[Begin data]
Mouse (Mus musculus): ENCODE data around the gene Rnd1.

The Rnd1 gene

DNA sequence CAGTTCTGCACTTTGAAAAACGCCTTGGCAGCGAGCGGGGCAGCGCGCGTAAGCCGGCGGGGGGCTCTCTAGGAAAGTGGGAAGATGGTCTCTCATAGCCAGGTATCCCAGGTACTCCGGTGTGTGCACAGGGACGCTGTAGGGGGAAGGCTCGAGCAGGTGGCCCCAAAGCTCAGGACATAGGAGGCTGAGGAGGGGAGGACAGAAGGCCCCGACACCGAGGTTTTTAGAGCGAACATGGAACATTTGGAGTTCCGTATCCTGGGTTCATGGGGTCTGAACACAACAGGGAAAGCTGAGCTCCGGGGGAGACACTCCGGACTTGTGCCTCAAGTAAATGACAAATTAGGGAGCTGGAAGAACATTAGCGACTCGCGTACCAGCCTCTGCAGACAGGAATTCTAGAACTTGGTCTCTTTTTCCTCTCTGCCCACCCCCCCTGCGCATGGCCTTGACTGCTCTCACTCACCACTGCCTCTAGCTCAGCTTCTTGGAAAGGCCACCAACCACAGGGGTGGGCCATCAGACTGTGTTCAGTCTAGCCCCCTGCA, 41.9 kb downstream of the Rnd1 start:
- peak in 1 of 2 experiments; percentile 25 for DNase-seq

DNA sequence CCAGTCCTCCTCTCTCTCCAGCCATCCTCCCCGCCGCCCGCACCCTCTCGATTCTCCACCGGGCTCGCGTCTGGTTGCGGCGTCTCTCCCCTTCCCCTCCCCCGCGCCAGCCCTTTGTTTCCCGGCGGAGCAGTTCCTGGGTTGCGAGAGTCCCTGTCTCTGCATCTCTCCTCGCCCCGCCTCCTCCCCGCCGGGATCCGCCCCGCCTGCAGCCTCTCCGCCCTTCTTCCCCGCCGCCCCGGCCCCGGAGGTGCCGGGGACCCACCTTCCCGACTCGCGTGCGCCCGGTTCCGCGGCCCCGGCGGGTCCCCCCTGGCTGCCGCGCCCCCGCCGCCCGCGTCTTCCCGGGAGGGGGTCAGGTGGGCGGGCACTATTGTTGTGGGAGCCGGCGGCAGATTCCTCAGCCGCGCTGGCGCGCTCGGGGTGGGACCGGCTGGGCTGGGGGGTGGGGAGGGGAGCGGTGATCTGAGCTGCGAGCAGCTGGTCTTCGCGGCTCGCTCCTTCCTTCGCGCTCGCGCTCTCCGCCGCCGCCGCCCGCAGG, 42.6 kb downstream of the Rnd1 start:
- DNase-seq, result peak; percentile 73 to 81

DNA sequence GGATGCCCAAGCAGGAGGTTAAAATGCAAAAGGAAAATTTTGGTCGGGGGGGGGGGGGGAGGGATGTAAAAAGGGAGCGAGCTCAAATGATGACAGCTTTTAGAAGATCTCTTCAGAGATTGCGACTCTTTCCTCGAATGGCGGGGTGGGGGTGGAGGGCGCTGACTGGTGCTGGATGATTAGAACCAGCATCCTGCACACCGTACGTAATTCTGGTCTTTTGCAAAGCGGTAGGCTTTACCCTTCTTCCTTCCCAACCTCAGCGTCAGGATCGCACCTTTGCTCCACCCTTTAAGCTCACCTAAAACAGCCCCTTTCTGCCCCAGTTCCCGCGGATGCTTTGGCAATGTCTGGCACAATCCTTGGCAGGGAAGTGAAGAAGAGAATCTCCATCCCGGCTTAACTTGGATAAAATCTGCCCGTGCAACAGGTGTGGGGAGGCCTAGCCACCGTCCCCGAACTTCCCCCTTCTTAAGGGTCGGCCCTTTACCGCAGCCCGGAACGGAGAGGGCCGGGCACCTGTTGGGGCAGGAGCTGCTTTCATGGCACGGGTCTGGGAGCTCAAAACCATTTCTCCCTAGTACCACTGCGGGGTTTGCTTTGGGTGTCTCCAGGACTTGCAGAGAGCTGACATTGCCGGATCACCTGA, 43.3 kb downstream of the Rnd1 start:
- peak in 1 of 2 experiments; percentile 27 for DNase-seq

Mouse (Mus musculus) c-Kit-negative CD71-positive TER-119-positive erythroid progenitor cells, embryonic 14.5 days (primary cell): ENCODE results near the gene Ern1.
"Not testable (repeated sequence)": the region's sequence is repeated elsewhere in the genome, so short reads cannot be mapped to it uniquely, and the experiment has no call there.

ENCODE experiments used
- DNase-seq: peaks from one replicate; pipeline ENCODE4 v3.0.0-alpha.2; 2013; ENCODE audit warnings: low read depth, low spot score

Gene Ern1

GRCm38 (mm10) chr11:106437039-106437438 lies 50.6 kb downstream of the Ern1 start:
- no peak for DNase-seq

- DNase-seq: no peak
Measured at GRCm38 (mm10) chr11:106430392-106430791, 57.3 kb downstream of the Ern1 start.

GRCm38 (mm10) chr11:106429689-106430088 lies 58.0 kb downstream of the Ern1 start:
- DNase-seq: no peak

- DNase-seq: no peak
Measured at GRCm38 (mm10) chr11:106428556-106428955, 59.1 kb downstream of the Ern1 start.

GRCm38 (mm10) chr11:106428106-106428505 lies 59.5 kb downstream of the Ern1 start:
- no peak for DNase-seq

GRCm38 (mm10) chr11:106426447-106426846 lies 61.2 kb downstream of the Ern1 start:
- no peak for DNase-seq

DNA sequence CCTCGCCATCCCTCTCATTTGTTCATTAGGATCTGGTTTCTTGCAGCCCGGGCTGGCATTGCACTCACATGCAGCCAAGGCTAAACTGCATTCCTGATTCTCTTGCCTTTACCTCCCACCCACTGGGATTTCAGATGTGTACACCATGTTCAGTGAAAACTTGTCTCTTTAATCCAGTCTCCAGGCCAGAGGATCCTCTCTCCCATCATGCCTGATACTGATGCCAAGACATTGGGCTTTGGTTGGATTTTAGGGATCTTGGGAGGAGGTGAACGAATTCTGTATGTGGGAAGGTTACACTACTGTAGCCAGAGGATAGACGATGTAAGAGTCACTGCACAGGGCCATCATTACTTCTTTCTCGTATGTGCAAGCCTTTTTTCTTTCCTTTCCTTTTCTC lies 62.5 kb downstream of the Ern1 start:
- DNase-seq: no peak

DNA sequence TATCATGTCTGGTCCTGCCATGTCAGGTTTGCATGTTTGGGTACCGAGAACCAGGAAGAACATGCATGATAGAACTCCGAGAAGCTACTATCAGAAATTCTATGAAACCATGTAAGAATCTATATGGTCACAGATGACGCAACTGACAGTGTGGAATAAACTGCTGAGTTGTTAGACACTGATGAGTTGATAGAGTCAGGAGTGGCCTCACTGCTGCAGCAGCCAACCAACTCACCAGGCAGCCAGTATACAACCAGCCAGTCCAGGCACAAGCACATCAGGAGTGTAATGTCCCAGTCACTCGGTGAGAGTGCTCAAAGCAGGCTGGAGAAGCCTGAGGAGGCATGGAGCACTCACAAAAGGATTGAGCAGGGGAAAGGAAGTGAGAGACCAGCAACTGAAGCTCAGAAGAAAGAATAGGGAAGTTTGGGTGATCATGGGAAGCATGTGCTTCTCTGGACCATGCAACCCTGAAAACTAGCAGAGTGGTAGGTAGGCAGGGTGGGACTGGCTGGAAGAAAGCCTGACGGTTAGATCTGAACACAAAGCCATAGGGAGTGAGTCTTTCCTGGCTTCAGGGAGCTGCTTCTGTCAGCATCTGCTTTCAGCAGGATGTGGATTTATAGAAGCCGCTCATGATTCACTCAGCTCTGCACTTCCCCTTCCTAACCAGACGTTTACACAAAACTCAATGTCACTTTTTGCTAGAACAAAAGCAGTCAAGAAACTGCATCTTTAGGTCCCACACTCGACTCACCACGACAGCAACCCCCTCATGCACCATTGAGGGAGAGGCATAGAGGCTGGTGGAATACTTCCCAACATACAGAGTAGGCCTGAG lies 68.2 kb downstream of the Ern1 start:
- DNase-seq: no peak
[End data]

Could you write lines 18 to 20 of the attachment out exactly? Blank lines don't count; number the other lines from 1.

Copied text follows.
GRCm38 (mm10) chr11:106429689-106430088 lies 58.0 kb downstream of the Ern1 start:
- DNase-seq: no peak

- DNase-seq: no peak